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abstract = "Alterations in endothelium-derived relaxing factor (EDRF) production or mechanism of action may be involved in the responses of the developing pulmonary vasculature to changes in oxygenation. In this study the effects of acute changes in in vitro oxygen tension on EDRF production were determined in isolated segments of ovine fetal intrapulmonary arteries (4th generation) obtained at 125-135 days of gestation (term 144 ± 4 days). EDRF production was assessed by measuring segment guanosine 3',5'-cyclic monophosphate (cGMP) accumulation in the presence of a phosphodiesterase inhibitor. Basal (nonstimulated) cGMP production and cGMP production with acetylcholine (ACh) stimulation were dependent on the presence of the endothelium, on the availability of L-arginine, and on soluble guanylate cyclase activity, confirming that they were indicative of EDRF production. cGMP production with sodium nitro-prusside (SNP) was used to discriminate changes in the sensitivity of soluble guanylate cyclase with varying conditions. With decreasing oxygen tension, basal and ACh-stimulated cGMP production were attenuated, whereas cGMP production with SNP was not, indicating oxygen modulation of EDRF production. Studies of endothelium-dependent relaxation yielded comparable findings in that the response to ACh was attenuated, but that to SNP was not altered by decreased oxygenation. In addition, the decline in endothelium-dependent relaxation with decreased oxygen tension was rapidly reversed when oxygenation was increased. Parallel experiments examining cGMP production in similarly sized mesenteric arteries revealed that the effect of oxygen on pulmonary artery EDRF production may be specific to that vascular bed. These findings indicate that oxygen selectively modulates EDRF production and endothelium-dependent relaxation in ovine fetal pulmonary arteries. Direct effects of oxygen on EDRF production may at least partially underlie the responses of the developing pulmonary circulation to changes in oxygenation.",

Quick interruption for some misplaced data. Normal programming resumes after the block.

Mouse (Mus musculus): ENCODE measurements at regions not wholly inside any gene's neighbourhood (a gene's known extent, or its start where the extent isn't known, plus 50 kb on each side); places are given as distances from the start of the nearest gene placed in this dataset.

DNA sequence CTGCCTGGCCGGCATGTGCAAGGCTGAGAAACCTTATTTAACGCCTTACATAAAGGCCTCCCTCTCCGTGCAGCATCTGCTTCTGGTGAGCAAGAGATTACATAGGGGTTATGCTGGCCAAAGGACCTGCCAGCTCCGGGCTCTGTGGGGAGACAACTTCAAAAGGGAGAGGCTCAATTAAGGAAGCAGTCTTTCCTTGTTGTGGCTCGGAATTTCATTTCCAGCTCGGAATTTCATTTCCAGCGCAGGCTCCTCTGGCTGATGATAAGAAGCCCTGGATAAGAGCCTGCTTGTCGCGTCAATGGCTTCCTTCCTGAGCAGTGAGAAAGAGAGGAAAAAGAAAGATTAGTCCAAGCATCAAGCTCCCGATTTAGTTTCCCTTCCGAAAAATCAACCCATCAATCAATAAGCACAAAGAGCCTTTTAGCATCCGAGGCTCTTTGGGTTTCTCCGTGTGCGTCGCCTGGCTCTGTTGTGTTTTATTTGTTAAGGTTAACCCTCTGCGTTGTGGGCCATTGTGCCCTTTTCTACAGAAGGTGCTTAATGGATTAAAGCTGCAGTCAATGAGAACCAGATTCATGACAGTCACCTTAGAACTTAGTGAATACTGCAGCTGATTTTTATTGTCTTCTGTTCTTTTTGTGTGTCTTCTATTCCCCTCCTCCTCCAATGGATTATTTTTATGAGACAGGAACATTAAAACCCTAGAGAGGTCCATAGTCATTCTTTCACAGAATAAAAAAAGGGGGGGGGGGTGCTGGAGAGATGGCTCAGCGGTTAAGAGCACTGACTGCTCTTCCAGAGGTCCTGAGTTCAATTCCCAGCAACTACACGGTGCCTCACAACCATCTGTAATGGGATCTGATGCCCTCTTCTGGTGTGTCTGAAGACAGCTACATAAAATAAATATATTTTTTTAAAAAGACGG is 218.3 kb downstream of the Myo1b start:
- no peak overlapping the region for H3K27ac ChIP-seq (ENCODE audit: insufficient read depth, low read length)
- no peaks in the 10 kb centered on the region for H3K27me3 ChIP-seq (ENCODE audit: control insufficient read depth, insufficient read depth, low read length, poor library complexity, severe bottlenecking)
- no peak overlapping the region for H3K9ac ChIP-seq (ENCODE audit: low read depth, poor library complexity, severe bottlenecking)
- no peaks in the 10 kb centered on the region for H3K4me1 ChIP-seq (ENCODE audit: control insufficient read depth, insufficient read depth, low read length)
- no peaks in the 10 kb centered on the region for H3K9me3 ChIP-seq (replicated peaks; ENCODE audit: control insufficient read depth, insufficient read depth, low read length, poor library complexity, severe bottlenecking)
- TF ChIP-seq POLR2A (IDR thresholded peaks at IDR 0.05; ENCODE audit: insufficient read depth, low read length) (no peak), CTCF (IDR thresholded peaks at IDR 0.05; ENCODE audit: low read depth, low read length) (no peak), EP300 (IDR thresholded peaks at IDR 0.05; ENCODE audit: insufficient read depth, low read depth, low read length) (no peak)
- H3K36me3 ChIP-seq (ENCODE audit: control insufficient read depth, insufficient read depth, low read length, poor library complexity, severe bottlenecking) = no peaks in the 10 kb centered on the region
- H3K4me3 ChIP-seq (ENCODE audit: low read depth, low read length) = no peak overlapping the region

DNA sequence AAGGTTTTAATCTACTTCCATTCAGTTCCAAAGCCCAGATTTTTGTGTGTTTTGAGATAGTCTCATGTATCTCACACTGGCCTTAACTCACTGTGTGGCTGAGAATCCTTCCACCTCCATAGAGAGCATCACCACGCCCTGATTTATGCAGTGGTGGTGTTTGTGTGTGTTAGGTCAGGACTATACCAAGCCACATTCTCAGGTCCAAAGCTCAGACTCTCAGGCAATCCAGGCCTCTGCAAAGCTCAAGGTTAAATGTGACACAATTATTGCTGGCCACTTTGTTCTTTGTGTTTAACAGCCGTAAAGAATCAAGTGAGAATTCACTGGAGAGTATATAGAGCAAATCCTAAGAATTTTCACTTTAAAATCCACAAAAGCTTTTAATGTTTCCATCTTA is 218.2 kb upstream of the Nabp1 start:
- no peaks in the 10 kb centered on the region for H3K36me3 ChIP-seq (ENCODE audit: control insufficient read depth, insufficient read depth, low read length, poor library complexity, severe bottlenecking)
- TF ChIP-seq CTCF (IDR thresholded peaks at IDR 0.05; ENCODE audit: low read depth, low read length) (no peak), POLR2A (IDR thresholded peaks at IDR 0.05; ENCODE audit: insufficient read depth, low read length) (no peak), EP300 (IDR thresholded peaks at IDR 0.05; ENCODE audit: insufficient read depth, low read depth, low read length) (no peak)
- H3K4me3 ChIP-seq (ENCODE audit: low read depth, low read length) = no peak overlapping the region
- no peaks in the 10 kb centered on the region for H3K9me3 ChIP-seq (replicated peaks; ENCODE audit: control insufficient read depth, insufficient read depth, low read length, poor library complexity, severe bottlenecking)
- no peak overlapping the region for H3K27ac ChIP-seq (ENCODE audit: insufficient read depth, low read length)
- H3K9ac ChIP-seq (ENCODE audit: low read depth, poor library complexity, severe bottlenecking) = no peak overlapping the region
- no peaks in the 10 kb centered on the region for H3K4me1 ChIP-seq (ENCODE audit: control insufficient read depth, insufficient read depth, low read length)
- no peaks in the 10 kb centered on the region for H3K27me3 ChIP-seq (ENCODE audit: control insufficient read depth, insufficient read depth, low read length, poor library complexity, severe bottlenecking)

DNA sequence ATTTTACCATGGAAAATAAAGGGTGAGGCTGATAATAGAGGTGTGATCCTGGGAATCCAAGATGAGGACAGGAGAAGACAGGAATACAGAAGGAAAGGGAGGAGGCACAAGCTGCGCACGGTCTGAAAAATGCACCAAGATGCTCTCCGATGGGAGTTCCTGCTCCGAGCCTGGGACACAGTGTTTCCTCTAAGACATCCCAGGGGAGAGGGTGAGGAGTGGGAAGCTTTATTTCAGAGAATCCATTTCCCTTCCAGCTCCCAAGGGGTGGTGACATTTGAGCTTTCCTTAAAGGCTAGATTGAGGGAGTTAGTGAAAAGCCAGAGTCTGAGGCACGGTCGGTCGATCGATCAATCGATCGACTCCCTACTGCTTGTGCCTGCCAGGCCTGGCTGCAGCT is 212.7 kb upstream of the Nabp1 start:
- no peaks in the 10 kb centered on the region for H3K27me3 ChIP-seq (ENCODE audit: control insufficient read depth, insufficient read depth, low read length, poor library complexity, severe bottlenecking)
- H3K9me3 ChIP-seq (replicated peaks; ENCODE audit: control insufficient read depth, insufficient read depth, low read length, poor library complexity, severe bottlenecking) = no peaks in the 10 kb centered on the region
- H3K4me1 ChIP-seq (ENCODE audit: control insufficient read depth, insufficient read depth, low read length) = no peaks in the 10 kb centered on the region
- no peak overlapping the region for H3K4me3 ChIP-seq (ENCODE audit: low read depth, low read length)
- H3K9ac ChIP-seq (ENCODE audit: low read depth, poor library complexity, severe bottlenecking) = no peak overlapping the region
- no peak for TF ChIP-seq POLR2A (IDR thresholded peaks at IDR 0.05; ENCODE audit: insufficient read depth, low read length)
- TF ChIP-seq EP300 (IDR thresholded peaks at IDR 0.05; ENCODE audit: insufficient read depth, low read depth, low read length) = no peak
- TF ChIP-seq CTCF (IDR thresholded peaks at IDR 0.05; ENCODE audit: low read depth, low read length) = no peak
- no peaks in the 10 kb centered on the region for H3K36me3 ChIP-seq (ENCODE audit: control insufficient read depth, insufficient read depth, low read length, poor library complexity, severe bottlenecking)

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T1 - Oxygen modulates endothelium-derived relaxing factor production in fetal pulmonary arteries

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AU - Farrar, M. A.

AU - Zellers, T. M.